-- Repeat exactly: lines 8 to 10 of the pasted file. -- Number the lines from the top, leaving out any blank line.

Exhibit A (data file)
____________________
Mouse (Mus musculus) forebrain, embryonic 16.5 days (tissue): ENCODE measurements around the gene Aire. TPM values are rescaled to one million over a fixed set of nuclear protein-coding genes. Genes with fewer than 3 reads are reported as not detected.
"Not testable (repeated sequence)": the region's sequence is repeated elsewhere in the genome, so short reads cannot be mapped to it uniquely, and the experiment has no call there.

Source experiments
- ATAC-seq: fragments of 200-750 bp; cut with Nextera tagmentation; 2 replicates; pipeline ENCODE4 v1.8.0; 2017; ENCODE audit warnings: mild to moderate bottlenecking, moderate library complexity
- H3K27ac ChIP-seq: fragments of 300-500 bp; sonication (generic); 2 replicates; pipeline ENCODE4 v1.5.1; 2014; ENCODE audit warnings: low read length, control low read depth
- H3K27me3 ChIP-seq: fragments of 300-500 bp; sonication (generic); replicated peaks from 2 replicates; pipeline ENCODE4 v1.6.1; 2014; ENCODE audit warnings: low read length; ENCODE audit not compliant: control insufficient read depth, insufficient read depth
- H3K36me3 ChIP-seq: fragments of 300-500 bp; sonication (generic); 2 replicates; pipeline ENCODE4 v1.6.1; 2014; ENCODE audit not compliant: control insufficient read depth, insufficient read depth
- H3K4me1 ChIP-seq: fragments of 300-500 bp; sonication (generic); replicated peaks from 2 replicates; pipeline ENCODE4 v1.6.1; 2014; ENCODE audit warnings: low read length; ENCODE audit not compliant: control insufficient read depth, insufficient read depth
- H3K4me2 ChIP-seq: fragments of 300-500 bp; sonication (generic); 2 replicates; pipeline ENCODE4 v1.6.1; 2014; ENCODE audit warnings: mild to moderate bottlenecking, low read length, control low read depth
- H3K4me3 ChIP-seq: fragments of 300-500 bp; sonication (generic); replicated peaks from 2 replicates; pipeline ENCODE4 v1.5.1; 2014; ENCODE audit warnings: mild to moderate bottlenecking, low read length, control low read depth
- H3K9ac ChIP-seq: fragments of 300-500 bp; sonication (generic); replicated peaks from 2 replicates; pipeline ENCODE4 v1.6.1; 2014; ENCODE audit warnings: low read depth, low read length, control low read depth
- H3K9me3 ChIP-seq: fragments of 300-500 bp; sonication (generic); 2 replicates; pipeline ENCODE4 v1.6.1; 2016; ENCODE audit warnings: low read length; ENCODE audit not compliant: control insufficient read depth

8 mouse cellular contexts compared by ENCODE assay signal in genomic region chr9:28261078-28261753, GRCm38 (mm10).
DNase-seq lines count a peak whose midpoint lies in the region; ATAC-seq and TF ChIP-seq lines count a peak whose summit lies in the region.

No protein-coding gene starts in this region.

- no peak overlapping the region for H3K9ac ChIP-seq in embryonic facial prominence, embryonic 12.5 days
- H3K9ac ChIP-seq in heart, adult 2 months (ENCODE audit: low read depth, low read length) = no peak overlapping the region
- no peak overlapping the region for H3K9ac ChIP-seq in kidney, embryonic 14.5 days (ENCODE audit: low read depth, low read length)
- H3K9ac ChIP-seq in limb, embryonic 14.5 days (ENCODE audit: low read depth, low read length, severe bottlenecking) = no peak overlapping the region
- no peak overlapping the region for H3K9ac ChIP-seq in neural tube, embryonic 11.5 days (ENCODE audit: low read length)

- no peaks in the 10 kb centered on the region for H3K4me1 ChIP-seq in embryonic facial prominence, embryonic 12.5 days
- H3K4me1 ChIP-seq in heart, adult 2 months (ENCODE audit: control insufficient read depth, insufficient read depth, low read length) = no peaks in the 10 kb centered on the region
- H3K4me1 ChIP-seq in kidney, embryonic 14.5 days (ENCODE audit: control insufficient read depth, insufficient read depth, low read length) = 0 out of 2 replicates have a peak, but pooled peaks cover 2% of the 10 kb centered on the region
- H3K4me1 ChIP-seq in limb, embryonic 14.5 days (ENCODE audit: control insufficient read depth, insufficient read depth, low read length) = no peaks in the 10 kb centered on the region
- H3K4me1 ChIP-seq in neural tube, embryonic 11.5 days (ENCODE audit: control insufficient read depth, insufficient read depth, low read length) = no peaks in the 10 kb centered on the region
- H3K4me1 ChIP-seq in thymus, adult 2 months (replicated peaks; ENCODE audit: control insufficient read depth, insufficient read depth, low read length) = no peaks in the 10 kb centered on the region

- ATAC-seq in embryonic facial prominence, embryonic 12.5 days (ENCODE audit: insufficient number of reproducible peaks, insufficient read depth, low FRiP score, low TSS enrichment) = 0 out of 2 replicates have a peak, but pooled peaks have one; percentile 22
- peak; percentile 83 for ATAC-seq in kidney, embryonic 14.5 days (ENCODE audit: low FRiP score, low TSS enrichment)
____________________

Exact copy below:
- H3K4me1 ChIP-seq: fragments of 300-500 bp; sonication (generic); replicated peaks from 2 replicates; pipeline ENCODE4 v1.6.1; 2014; ENCODE audit warnings: low read length; ENCODE audit not compliant: control insufficient read depth, insufficient read depth
- H3K4me2 ChIP-seq: fragments of 300-500 bp; sonication (generic); 2 replicates; pipeline ENCODE4 v1.6.1; 2014; ENCODE audit warnings: mild to moderate bottlenecking, low read length, control low read depth
- H3K4me3 ChIP-seq: fragments of 300-500 bp; sonication (generic); replicated peaks from 2 replicates; pipeline ENCODE4 v1.5.1; 2014; ENCODE audit warnings: mild to moderate bottlenecking, low read length, control low read depth